Oliver's Top 9 Matches
About Oliver Ames
Oliver Ames (February 4, 1831 – October 22, 1895) was a U.S. political figure and financier. He was the 35th Governor of Massachusetts (1887–1890). He was the son of Oakes Ames (1804–1873), a United States Congressman who was censured in the Credit Mobilier scandal, and the nephew of Oliver Ames, Jr..
Ames was born in North Easton, Massachusetts. He was apprenticed in his father's shovel factory, and was later educated at Brown University. In 1863, he became a partner in Ames & Sons. For ten years, he superintended the mechanical business of the establishment, and on his father's death assumed control of his numerous financial trusts, including shares in the Union Pacific Railroad.
As his father's heir, Ames spent several years in paying off the obligations of millions of dollars incurred by the Union Pacific Railroad and other undertakings. He entered public life avowedly to vindicate his father's memory: he was lieutenant-governor of Massachusetts 1882-86, in 1883 obtained the vindicatory resolution he sought, and from 1886 to 1888 was governor.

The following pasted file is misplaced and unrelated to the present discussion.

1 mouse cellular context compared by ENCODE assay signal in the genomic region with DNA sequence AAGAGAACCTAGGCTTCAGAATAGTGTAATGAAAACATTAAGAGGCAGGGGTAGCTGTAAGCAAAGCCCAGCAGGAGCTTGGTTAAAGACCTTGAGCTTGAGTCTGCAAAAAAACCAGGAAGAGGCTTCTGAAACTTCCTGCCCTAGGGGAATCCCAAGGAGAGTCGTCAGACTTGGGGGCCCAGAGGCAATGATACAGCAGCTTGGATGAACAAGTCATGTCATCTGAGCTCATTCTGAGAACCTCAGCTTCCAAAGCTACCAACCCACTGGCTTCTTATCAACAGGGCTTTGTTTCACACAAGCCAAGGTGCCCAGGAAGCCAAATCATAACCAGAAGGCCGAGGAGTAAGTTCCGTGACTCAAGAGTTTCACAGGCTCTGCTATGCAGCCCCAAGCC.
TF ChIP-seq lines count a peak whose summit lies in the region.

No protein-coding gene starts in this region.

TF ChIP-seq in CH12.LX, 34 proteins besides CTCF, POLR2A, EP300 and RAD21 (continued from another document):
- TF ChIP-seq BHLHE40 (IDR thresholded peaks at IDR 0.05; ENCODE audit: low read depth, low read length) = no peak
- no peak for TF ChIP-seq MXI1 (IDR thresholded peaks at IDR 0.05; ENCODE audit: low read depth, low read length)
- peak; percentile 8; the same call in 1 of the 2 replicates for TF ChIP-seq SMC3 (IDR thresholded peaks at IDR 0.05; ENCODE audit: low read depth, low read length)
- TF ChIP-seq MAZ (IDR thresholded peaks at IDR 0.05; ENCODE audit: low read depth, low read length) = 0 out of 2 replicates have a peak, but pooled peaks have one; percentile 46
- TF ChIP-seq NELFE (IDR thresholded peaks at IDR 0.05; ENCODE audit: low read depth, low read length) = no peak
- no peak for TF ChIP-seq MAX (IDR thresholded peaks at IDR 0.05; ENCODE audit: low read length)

Together with his brother Oakes Angier Ames, Oliver created many important buildings and landscapes in North Easton with architect H. H. Richardson and landscape designer Frederick Law Olmsted.
His son Oakes Ames (1874–1950) was a well-known American botanist and orchid expert.
Ames was elected an honorary member of Phi Mu Alpha Sinfonia music fraternity in 1917, by the fraternity's Alpha Chapter at the New England Conservatory in Boston. He is the only known honorary member known to be elected after his death.
The Easton, Massachusetts public high school is named Oliver Ames High School (OAHS).